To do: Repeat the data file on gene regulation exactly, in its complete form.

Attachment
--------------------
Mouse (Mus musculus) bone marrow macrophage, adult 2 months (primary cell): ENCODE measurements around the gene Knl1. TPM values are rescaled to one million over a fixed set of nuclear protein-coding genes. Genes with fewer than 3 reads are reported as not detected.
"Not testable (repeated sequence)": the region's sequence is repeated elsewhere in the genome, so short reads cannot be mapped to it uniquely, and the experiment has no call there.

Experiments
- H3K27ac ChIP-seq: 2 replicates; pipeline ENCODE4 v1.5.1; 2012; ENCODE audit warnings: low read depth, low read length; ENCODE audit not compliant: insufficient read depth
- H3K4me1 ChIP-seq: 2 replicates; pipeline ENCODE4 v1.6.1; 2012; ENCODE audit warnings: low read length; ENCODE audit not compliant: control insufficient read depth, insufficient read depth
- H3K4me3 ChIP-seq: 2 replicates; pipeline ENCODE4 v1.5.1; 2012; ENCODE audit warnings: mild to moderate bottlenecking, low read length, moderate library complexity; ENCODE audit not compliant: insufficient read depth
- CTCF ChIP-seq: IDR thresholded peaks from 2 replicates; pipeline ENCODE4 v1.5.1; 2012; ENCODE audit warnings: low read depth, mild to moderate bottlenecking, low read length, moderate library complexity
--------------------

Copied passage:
Mouse (Mus musculus) bone marrow macrophage, adult 2 months (primary cell): ENCODE measurements around the gene Knl1. TPM values are rescaled to one million over a fixed set of nuclear protein-coding genes. Genes with fewer than 3 reads are reported as not detected.
"Not testable (repeated sequence)": the region's sequence is repeated elsewhere in the genome, so short reads cannot be mapped to it uniquely, and the experiment has no call there.

Experiments
- H3K27ac ChIP-seq: 2 replicates; pipeline ENCODE4 v1.5.1; 2012; ENCODE audit warnings: low read depth, low read length; ENCODE audit not compliant: insufficient read depth
- H3K4me1 ChIP-seq: 2 replicates; pipeline ENCODE4 v1.6.1; 2012; ENCODE audit warnings: low read length; ENCODE audit not compliant: control insufficient read depth, insufficient read depth
- H3K4me3 ChIP-seq: 2 replicates; pipeline ENCODE4 v1.5.1; 2012; ENCODE audit warnings: mild to moderate bottlenecking, low read length, moderate library complexity; ENCODE audit not compliant: insufficient read depth
- CTCF ChIP-seq: IDR thresholded peaks from 2 replicates; pipeline ENCODE4 v1.5.1; 2012; ENCODE audit warnings: low read depth, mild to moderate bottlenecking, low read length, moderate library complexity